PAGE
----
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Translator now works not only on Skype, but on a cell or landline.
One of the magical things about technology is how it can break down borders. For communications, especially, you can now text, FaceTime, or chat with someone whether they’re sitting next to you on the couch or are isolated in a distant country. Unfortunately, language barriers continue to be an issue, but Skype Translator wants to change that.
Skype Translator, which officially debuted in May 2015, is truly astounding: It translates languages in real time, so you can have a call with a colleague who speaks Spanish, for example, and converse back and forth, reading an accurate translation of what the other person is saying, as they’re saying it. It’s a bit like a Star Trek universal translator, but on your computer.
Until now, both parties on a call have needed to be on Skype for the feature to work, but in a recent update, Microsoft (who owns Skype) added the ability for this translating magic to happen when you’re calling a mobile or landline phone, too.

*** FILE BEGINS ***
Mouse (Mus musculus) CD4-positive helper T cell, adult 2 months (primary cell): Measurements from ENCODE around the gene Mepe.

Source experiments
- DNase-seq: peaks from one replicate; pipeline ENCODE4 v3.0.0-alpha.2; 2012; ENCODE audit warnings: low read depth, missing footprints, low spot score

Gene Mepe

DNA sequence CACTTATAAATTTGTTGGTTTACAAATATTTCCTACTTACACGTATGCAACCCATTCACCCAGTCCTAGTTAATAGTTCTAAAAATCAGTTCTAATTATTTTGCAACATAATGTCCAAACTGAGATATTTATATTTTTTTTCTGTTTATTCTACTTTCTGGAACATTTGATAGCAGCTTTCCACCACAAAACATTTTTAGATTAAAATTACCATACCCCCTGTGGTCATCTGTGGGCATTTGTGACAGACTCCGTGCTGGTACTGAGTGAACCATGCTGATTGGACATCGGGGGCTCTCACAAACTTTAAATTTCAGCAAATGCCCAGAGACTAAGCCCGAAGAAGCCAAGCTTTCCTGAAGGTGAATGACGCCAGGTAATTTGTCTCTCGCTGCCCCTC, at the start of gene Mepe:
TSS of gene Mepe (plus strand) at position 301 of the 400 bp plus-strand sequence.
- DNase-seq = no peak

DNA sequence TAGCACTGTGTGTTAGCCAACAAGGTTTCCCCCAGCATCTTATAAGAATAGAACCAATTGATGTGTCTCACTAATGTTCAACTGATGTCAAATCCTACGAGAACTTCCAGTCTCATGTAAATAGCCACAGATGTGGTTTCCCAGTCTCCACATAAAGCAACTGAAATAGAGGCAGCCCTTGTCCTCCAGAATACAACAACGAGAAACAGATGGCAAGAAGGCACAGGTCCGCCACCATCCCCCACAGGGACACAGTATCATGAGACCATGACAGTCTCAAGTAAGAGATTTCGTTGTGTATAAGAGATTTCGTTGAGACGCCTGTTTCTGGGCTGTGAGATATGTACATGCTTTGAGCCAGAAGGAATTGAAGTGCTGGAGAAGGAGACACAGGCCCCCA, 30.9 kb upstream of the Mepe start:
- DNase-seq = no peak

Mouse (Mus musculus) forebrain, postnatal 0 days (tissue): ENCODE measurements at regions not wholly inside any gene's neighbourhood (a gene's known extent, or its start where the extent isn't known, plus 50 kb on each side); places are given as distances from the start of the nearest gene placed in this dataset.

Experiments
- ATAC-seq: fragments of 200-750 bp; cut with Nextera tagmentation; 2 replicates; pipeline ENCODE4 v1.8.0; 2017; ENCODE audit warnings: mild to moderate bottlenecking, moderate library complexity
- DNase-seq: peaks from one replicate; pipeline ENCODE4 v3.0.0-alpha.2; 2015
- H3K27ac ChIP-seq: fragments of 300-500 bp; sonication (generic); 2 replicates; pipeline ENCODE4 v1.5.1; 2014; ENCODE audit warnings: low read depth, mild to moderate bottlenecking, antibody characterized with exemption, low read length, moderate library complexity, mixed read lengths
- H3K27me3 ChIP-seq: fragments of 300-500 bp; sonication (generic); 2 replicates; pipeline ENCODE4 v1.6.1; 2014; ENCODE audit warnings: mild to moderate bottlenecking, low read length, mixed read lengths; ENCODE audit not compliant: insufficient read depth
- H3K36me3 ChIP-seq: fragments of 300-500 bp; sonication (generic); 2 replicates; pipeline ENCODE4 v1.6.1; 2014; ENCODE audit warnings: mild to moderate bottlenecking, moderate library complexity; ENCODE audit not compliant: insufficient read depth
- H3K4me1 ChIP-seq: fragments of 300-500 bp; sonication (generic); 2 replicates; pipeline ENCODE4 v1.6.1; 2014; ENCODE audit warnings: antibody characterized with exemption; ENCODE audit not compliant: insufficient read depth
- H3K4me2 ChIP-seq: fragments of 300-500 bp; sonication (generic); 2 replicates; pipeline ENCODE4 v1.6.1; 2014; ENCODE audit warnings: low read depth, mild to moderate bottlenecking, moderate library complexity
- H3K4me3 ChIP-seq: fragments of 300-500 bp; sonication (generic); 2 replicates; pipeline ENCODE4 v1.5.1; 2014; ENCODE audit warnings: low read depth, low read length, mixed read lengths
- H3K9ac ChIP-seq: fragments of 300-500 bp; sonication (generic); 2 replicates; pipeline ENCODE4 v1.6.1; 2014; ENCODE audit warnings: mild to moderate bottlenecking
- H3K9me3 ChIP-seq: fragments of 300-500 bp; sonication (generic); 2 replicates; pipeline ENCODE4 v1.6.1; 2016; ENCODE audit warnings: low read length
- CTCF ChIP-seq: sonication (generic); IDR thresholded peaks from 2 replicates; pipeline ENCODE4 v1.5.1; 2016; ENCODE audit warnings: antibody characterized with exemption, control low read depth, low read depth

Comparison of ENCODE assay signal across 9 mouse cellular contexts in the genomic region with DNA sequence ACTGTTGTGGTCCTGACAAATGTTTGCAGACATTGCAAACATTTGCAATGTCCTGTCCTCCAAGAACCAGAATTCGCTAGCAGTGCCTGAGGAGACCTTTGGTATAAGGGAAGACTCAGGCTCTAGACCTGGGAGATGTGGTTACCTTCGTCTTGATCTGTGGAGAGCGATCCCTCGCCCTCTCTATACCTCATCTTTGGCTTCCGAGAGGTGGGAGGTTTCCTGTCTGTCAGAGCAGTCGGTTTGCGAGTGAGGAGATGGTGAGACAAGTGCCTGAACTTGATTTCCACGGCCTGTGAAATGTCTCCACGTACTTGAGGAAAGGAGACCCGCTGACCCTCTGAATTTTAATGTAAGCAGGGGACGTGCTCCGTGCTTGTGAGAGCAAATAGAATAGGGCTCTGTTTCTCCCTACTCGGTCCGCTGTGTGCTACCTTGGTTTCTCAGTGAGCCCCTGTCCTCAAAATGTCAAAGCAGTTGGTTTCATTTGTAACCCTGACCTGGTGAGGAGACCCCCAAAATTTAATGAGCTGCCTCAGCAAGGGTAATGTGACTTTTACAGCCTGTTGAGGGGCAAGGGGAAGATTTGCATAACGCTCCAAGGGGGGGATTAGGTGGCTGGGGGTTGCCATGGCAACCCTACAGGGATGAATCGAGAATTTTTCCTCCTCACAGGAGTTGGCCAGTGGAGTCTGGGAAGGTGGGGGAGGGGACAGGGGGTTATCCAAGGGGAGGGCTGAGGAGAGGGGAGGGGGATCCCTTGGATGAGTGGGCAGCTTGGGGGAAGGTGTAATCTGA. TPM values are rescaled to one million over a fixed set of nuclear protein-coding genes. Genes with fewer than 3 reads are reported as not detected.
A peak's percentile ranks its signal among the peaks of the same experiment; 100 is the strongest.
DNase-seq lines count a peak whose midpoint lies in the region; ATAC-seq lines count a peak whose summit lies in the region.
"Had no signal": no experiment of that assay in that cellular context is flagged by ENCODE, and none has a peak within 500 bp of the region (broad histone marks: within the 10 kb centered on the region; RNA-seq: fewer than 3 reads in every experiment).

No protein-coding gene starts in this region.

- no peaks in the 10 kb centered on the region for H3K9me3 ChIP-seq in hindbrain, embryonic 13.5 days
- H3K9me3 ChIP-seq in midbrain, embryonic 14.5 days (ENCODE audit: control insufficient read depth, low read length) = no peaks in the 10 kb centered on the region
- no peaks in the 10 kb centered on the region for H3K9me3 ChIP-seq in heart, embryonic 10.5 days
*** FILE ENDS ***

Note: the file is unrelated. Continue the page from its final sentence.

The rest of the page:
To try it out, you need to be running the latest version of Windows: Windows 10 Insider preview Build 14986, PCWorld explains (sorry, Mac users). Then, download the latest version of Skype Preview. Unless you’ve got credits—if you’re an Office 365 Home or Personal subscriber, you get 60 minutes per month—you will have to pay for calls to cell or landlines. Skype-to-Skype calls will still be free.
If you’ve never used Translator, it works with eight languages for voice calls (including Arabic, German, Italian, and Russian) and more than 50 languages for text-based conversations.
Christina Bonnington is a tech reporter who specializes in consumer gadgets, apps, and the trends shaping the technology industry. Her work has also appeared in Gizmodo, Wired, Refinery29, Slate, Bicycling, and Outside Magazine. She is based in the San Francisco Bay Area and has a background in electrical engineering.